Ang II is known to induce vascular fibrosis and hypertension, leading to pathological sate cell growth/apoptosis of vascular cells, inflammatory responses and ECM remodeling [21]. It also promotes endothelial dysfunction and structural remodeling and acts through its binding to main specific receptor, AT-1. AT-1 implicated in cell growth and hypertrophy [3].

TGF-ß is expressed in cytokines and increased in ECM remodeling [22] and plays a critical role in ECM accumulation and vascular remodeling via activation the expression of other factors, including growth factor. Ang II and reactive oxygen stress have been known to stimulate TGF-ß up-regulation as a mediator of vascular fibrosis [3].

Coll-1 accumulation, advanced glycation end product related cross linking, and fibrosis with aging are progressive and associated with weaken cardiac contractility and CVD risk [8,23] These genes activate fibrotic connective tissue which impair cardiovascular function and lead to increased vascular fibrosis, therefore elevation the risk of CVD with aging obesity [23].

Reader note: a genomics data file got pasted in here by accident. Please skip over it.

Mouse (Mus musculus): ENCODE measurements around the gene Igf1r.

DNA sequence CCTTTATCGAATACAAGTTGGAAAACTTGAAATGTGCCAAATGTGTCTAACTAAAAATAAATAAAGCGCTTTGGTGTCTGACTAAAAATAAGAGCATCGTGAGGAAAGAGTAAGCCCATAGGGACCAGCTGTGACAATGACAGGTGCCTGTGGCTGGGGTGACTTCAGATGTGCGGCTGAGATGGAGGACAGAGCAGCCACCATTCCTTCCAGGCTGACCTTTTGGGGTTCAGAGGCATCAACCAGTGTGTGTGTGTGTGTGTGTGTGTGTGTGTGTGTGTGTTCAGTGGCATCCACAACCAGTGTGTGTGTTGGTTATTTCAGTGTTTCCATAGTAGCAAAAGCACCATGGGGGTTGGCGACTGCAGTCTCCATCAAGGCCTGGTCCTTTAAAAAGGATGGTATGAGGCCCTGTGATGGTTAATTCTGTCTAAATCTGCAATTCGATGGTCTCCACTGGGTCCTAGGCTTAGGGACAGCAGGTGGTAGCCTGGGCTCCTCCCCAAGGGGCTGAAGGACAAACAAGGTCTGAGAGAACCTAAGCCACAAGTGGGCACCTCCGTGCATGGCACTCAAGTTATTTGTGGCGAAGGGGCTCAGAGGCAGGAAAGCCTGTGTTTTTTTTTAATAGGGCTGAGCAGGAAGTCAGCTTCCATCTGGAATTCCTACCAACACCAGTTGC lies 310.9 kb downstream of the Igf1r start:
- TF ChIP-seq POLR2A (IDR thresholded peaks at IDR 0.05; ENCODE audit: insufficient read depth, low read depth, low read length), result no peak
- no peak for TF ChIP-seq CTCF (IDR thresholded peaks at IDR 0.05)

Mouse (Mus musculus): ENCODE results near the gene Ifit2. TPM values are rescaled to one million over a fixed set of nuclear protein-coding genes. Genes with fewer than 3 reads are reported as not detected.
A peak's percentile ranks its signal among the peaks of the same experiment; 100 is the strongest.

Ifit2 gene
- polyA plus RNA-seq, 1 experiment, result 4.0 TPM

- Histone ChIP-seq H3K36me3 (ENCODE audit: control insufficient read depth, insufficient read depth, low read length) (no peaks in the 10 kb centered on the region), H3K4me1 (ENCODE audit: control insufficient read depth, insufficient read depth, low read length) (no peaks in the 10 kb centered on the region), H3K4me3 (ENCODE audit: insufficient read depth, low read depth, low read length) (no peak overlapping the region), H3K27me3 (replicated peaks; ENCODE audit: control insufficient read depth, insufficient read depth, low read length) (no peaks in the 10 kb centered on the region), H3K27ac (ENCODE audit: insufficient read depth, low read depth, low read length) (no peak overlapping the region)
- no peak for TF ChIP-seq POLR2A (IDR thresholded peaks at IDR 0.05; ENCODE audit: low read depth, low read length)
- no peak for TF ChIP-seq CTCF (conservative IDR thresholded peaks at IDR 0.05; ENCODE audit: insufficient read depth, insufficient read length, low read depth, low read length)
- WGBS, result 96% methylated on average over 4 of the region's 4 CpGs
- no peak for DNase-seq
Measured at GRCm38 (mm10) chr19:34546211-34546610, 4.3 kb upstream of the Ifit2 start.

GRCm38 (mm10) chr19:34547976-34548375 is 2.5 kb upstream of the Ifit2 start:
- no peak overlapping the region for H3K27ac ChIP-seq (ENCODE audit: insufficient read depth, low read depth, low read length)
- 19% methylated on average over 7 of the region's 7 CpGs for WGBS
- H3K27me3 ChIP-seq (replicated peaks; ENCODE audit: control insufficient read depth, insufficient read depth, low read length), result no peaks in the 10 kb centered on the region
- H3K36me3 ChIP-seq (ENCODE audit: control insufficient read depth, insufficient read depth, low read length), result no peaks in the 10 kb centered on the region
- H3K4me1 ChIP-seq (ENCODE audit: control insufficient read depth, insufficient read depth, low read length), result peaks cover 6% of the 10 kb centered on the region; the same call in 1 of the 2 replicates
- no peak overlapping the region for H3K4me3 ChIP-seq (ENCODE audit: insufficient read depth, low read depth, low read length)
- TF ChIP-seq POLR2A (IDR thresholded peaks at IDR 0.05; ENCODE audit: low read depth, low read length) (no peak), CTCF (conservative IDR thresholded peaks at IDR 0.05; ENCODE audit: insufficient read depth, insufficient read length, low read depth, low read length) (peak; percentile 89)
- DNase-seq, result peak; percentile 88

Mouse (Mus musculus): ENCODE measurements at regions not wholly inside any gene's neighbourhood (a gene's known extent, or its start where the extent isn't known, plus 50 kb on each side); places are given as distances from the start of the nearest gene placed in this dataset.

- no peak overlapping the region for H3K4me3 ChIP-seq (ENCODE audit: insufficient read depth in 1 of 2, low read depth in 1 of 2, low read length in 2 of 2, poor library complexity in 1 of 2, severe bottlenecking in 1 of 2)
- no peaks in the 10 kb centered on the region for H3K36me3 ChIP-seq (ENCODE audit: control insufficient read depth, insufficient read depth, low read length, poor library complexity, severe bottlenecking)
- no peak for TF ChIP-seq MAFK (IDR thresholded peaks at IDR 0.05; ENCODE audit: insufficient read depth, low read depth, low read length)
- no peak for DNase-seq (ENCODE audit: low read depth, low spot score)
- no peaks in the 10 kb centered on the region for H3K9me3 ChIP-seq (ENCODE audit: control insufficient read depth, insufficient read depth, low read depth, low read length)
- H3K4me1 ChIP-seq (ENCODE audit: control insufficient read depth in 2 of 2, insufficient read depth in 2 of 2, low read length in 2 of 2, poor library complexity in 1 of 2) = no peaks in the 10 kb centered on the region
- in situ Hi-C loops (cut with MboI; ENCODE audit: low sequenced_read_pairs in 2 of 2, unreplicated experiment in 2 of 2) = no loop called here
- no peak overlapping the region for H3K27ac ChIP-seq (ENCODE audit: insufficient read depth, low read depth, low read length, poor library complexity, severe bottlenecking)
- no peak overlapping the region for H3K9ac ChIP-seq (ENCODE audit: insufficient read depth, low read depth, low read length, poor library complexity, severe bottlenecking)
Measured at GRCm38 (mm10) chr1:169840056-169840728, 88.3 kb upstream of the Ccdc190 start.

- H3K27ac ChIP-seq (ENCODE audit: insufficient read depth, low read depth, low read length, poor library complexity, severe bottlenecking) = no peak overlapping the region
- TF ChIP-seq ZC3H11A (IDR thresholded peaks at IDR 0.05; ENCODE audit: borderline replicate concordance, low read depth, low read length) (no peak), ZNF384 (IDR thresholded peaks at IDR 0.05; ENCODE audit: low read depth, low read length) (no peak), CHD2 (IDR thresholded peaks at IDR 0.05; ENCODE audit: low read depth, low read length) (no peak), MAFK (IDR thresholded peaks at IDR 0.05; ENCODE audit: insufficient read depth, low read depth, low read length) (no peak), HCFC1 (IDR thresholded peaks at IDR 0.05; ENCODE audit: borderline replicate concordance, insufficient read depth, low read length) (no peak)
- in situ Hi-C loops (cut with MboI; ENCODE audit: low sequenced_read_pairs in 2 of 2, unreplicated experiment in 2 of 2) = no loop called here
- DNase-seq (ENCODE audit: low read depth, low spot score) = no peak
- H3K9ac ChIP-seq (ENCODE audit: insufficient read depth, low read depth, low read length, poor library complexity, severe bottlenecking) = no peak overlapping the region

In the present study, we observed the vascular fibrosis by D-gal administration in the HF diet group. The AHF group showed the elevated AT-1, TGF-ß and Coll-I gene expression that was visualized with collagen positive staining in aorta media. Previous studies demonstrated that aging obesity induced abnormalities in endothelial cell size and shape, susceptibility to apoptosis, angiogenesis, and abnormal release of vasoactive factors [14].

Other data further indicated that fibrosis induced by D-gal administration with HF diet caused AT-1, TGF-ß and Coll-I gene expression increase which leads to pathological vascular remodeling or vascular apoptosis, thus producing matrix accumulation [3,14].